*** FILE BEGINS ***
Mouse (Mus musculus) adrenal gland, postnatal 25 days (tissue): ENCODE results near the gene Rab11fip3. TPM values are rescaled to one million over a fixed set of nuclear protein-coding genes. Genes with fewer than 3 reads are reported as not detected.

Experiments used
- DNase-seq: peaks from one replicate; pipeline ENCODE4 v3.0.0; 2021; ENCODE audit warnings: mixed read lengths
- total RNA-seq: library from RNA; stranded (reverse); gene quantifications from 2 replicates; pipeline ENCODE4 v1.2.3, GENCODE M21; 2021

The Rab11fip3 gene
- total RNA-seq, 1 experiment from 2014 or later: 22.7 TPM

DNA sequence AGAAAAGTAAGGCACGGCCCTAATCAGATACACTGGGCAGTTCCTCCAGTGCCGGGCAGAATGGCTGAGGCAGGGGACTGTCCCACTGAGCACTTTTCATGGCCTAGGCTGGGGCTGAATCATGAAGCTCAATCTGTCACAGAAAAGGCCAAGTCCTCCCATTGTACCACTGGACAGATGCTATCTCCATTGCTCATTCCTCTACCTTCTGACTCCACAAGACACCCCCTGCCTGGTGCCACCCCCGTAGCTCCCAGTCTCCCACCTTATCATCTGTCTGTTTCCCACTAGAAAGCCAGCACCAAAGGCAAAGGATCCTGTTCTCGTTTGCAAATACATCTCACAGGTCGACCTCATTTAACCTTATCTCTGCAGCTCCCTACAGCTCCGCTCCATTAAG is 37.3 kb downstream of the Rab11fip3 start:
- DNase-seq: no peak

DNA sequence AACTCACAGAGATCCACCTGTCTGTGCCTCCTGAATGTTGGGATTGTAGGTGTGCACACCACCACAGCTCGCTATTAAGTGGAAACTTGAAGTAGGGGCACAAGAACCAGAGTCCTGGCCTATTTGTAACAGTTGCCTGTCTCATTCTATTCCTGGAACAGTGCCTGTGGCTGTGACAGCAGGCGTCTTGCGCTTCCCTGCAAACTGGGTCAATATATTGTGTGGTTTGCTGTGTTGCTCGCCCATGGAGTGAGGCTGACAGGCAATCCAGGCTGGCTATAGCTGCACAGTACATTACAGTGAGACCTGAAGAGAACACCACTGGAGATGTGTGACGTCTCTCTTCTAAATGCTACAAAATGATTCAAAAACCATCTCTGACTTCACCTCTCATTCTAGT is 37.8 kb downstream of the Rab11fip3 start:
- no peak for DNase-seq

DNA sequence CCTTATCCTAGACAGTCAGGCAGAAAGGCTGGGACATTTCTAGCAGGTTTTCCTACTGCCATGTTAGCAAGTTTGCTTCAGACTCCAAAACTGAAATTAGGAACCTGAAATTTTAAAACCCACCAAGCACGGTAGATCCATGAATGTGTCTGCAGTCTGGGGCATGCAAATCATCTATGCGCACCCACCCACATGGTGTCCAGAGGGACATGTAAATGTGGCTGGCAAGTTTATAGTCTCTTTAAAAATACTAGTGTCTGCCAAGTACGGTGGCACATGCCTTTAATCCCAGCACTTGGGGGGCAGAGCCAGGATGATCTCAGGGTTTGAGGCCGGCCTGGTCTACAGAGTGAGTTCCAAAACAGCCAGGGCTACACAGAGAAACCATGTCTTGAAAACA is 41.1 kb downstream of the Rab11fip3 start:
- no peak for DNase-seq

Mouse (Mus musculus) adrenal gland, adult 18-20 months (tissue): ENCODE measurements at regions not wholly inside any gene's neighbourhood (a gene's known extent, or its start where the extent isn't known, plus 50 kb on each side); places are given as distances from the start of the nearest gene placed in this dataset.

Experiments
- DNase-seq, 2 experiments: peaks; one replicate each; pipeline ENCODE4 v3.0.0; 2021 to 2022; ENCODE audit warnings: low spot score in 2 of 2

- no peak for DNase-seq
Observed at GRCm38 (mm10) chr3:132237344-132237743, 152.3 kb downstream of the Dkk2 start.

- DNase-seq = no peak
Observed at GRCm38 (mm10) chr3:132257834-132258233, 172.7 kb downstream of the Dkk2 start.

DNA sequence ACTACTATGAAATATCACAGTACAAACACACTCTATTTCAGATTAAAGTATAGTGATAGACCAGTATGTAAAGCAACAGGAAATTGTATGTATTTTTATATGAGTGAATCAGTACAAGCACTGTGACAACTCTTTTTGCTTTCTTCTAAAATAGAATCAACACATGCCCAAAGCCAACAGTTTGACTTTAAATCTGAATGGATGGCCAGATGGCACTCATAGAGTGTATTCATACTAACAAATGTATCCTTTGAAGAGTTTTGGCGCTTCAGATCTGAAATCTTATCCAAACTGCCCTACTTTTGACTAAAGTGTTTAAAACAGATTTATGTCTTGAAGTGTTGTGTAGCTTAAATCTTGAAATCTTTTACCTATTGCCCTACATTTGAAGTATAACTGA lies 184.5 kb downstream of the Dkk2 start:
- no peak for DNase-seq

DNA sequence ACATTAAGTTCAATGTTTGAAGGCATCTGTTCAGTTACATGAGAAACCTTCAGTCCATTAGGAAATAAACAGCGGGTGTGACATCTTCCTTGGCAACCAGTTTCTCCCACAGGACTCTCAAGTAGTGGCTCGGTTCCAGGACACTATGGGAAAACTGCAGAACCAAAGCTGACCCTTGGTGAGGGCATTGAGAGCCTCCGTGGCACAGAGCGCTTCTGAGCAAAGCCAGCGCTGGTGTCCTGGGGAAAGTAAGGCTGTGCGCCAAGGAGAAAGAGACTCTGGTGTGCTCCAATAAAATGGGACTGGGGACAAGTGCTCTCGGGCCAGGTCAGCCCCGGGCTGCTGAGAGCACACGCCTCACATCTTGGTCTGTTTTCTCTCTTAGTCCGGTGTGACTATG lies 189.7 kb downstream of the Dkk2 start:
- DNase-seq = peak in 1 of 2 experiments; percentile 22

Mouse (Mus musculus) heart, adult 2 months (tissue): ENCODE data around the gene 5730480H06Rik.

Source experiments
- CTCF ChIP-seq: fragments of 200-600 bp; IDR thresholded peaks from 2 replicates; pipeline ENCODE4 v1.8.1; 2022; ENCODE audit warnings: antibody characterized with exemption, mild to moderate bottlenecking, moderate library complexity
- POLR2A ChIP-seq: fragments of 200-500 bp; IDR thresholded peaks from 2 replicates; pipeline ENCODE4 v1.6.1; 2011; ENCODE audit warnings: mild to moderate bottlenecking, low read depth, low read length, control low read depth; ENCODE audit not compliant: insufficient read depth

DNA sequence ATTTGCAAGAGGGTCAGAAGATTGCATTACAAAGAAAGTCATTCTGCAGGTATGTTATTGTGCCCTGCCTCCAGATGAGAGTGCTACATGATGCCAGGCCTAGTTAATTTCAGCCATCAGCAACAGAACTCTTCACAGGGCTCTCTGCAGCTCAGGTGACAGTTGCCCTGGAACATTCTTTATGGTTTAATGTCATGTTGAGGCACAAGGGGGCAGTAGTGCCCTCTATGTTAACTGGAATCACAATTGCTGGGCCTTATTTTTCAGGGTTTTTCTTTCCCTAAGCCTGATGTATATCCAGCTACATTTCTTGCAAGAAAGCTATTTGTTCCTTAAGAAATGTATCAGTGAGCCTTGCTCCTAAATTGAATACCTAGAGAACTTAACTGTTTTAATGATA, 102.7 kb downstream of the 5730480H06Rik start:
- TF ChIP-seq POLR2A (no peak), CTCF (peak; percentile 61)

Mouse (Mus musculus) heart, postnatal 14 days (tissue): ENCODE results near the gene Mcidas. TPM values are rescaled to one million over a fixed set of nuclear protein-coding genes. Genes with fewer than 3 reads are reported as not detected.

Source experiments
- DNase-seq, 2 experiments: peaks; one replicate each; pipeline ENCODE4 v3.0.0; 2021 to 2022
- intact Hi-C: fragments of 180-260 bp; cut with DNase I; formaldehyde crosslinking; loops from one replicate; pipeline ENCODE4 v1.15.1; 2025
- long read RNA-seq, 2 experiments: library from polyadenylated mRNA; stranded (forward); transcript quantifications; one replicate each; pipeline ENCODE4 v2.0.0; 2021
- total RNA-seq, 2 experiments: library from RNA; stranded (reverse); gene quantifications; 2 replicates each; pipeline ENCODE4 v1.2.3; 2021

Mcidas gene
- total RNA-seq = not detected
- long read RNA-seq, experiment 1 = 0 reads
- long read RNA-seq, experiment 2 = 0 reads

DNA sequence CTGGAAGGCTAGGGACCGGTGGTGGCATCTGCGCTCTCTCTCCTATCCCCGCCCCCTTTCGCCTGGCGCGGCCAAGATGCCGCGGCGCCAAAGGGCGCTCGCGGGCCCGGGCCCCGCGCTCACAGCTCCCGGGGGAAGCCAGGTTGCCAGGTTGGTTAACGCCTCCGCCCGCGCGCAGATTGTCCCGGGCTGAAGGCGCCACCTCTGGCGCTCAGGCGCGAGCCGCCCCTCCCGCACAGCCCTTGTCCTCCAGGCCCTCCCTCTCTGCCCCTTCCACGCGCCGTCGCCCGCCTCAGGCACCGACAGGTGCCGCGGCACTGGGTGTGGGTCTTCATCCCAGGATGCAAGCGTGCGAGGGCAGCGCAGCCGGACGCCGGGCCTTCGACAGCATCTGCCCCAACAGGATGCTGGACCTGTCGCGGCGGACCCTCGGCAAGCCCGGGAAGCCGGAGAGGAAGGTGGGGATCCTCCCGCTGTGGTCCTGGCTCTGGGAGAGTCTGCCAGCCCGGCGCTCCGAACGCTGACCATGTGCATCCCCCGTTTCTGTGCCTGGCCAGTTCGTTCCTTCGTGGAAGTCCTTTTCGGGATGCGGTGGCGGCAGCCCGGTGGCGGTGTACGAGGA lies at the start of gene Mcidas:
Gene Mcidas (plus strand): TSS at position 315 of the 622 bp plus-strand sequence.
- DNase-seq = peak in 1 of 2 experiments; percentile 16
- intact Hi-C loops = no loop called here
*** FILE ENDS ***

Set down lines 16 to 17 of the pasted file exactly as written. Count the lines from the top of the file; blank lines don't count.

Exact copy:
- no peak for DNase-seq
Observed at GRCm38 (mm10) chr3:132237344-132237743, 152.3 kb downstream of the Dkk2 start.